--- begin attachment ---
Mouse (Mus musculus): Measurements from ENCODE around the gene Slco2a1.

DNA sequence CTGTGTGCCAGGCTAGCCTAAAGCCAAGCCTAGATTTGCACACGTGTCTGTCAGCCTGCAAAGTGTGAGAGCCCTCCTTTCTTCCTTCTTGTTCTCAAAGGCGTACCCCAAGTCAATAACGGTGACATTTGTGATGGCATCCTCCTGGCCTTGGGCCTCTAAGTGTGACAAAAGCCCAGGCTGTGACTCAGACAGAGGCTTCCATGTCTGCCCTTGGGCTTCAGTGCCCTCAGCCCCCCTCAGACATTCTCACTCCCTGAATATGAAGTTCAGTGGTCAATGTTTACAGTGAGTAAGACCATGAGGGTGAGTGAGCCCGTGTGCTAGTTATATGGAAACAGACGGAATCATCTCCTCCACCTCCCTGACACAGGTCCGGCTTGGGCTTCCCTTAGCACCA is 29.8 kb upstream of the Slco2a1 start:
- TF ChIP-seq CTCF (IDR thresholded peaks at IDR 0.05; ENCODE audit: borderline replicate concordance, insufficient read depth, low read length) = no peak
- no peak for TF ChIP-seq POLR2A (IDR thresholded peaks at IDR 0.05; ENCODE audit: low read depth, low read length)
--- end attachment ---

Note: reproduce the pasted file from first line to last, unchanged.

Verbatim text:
Mouse (Mus musculus): Measurements from ENCODE around the gene Slco2a1.

DNA sequence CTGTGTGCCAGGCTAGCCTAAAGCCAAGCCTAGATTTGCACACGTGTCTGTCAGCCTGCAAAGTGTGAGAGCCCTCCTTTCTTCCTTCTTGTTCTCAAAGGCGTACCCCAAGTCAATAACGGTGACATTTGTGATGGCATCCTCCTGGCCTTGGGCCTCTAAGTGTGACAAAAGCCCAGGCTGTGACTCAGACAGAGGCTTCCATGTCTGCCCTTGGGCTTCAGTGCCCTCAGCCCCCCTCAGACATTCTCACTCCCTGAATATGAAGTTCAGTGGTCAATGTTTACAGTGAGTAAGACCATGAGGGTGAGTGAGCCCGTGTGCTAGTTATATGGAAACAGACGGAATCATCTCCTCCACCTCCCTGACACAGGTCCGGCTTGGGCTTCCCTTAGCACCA is 29.8 kb upstream of the Slco2a1 start:
- TF ChIP-seq CTCF (IDR thresholded peaks at IDR 0.05; ENCODE audit: borderline replicate concordance, insufficient read depth, low read length) = no peak
- no peak for TF ChIP-seq POLR2A (IDR thresholded peaks at IDR 0.05; ENCODE audit: low read depth, low read length)